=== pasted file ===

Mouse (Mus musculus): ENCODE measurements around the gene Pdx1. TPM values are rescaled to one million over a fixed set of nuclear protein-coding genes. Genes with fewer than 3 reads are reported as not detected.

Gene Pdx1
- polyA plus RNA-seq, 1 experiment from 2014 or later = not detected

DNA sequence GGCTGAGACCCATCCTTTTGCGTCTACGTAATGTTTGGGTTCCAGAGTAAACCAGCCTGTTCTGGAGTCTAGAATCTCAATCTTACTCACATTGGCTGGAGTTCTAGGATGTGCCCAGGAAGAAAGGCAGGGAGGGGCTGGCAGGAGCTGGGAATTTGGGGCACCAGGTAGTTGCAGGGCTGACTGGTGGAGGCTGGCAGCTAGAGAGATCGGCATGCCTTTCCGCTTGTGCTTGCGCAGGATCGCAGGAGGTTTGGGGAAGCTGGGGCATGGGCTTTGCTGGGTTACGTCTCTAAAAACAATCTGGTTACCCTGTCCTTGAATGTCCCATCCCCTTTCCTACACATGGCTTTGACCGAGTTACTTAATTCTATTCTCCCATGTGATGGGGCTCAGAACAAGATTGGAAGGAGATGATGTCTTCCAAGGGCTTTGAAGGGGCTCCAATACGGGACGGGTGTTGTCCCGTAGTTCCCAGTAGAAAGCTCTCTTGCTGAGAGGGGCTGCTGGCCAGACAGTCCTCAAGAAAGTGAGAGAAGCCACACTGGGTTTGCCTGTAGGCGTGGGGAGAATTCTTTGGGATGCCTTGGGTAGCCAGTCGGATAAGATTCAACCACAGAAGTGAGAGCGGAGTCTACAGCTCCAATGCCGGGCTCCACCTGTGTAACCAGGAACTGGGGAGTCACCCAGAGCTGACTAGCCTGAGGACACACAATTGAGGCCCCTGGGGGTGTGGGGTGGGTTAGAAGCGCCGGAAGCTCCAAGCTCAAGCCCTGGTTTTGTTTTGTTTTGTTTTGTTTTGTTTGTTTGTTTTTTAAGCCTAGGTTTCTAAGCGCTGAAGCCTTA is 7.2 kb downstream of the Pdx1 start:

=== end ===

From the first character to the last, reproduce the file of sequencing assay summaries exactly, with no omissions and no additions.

Mouse (Mus musculus): ENCODE measurements around the gene Pdx1. TPM values are rescaled to one million over a fixed set of nuclear protein-coding genes. Genes with fewer than 3 reads are reported as not detected.

Gene Pdx1
- polyA plus RNA-seq, 1 experiment from 2014 or later = not detected

DNA sequence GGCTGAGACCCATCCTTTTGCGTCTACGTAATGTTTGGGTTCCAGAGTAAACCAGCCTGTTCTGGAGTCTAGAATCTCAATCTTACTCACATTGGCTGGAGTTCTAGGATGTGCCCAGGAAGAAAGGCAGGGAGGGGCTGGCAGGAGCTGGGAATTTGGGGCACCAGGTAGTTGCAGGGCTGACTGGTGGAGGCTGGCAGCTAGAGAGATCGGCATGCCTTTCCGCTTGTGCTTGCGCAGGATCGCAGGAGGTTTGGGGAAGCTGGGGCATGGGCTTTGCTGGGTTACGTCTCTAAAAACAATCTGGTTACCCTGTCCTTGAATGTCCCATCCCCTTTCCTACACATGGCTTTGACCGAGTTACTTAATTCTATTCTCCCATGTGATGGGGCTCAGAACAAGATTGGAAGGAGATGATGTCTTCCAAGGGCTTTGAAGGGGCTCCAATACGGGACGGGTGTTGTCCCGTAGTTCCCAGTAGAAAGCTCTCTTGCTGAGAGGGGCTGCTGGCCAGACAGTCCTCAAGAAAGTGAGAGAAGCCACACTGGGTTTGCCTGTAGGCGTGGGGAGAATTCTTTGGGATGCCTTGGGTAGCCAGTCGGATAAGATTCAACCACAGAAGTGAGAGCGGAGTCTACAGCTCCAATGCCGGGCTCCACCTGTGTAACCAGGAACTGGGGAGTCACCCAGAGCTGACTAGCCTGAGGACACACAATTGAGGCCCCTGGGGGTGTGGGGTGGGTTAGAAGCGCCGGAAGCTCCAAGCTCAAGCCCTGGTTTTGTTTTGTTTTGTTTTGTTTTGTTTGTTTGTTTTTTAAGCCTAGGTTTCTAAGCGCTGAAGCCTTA is 7.2 kb downstream of the Pdx1 start: